In trading, a market order is an order placed by an investor to a broker ordering a purchase at the going market price. Market orders are executed immediately as long as there is a willing seller or buyer. They are the least complex of all order types.
Highly liquid securities and securities in which clearing houses, exchanges or brokers act as central counterparties to trades can typically be bought or sold immediately at the going rate using market orders. Less liquid assets may require time to buy or sell, and may be bought from different sellers at different prices, or be sold to different buyers at different prices. This makes market orders particularly disadvantageous for investors looking to profit from small fluctuations in market rates. But market orders carry a certain amount of risk for all investors because it is possible that prices will climb rapidly before a market order is fulfilled, making the purchase more expensive and reducing the chance of capital gains.
Example: An investor wants to buy shares in a specific company. Because they expect to invest in the company long term (as opposed to short term investment or day trading), they are not concerned about the exact price which they will pay for the shares. They simply want to buy the shares as soon as possible at the best available offer. The investor places a market order with their broker, which buys the shares at the best offers available until they have bought the full number of shares requested and the order is fulfilled.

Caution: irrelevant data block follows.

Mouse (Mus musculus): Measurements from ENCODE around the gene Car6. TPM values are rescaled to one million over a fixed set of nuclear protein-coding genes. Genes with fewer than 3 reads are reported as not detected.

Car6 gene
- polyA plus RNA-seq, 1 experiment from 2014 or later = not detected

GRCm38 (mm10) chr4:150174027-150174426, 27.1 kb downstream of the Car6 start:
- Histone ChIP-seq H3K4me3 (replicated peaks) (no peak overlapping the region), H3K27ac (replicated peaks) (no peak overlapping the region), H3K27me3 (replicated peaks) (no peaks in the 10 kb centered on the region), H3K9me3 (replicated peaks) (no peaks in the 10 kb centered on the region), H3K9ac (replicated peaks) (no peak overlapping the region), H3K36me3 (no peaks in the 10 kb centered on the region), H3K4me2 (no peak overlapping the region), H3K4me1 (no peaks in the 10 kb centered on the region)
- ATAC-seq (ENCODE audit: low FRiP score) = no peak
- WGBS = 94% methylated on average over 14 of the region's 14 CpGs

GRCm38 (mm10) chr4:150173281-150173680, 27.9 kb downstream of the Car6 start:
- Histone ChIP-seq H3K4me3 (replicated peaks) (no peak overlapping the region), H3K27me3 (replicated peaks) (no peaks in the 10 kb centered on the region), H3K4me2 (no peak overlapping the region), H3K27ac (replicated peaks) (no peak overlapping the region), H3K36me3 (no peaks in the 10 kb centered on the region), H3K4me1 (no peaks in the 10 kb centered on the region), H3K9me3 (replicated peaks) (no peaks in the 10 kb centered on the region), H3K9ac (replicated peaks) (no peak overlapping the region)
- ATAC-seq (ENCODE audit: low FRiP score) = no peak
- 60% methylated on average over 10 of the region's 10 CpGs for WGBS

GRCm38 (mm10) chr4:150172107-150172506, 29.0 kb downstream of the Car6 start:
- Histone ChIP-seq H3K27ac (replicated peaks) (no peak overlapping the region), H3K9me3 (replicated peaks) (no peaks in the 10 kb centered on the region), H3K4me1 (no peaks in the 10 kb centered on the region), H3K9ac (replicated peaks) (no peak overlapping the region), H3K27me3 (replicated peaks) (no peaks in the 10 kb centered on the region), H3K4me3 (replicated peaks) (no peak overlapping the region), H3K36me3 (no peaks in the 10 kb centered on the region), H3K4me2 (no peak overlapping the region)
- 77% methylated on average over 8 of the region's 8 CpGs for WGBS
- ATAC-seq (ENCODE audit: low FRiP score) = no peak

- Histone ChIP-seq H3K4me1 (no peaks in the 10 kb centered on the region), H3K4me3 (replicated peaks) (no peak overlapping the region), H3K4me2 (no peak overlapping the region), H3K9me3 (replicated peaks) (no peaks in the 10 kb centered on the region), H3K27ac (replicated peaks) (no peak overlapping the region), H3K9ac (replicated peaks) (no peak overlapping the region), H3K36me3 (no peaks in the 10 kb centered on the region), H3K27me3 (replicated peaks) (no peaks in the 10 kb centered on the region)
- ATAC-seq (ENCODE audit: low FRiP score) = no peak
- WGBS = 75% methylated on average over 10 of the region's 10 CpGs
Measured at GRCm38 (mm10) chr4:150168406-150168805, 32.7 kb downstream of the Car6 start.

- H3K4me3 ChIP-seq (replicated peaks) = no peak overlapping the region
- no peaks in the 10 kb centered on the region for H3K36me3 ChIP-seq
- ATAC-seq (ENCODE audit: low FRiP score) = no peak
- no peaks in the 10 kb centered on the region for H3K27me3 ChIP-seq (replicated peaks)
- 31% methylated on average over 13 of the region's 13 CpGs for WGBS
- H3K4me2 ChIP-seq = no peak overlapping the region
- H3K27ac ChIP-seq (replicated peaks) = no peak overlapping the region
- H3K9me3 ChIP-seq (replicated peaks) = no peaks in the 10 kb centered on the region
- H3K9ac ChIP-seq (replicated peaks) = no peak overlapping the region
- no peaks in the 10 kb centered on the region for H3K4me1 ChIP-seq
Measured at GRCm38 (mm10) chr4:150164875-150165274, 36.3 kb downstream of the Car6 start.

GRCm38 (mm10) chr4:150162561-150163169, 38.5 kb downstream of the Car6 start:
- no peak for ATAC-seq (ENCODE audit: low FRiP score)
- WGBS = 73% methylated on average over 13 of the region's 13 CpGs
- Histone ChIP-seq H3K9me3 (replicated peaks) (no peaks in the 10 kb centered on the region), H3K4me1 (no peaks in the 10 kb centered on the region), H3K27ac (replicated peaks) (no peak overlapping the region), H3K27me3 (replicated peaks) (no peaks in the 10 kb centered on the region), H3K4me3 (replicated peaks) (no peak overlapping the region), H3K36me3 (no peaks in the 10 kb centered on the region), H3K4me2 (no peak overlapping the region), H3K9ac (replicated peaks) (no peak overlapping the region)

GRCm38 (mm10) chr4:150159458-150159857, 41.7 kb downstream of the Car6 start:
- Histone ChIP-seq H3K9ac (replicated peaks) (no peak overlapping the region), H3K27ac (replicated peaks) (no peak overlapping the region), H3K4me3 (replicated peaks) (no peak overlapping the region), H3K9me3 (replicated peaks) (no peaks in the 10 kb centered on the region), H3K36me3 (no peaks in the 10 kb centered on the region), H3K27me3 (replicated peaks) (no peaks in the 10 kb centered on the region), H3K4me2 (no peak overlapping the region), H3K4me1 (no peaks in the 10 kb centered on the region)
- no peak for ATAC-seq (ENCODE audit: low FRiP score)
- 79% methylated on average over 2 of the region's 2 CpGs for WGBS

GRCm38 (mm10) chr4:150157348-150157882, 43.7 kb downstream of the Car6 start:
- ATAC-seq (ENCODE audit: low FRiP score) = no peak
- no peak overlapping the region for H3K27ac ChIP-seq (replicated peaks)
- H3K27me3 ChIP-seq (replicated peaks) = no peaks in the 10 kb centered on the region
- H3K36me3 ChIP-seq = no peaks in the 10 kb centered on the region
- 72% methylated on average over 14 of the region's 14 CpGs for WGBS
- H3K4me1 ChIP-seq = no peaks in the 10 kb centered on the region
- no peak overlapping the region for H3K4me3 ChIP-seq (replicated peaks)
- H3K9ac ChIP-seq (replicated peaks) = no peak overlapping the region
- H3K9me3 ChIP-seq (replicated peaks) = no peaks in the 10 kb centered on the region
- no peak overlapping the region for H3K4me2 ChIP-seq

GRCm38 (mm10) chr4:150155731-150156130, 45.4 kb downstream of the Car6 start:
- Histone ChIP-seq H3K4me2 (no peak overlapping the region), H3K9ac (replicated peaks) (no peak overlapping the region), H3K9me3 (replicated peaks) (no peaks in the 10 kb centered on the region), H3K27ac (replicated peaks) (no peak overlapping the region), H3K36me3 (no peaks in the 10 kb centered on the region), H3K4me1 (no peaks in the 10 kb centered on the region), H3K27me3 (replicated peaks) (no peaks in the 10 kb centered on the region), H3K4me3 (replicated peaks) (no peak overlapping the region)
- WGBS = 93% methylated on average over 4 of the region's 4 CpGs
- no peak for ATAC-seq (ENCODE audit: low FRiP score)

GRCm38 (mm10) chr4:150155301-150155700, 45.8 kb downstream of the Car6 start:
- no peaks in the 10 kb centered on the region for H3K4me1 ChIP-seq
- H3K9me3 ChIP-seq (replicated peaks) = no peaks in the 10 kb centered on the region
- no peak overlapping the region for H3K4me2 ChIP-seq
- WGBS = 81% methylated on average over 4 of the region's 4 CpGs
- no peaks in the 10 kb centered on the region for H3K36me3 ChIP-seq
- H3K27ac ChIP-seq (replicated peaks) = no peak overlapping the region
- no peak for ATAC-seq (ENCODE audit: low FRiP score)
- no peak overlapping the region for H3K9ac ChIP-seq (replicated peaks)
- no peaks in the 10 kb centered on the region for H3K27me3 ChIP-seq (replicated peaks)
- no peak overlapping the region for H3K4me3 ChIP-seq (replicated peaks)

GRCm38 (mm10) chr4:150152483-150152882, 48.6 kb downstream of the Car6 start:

Limit orders provide a more secure alternative to market orders because they allow investors to specific the exact amount which they are willing to pay for a security or which they are willing to sell a security for.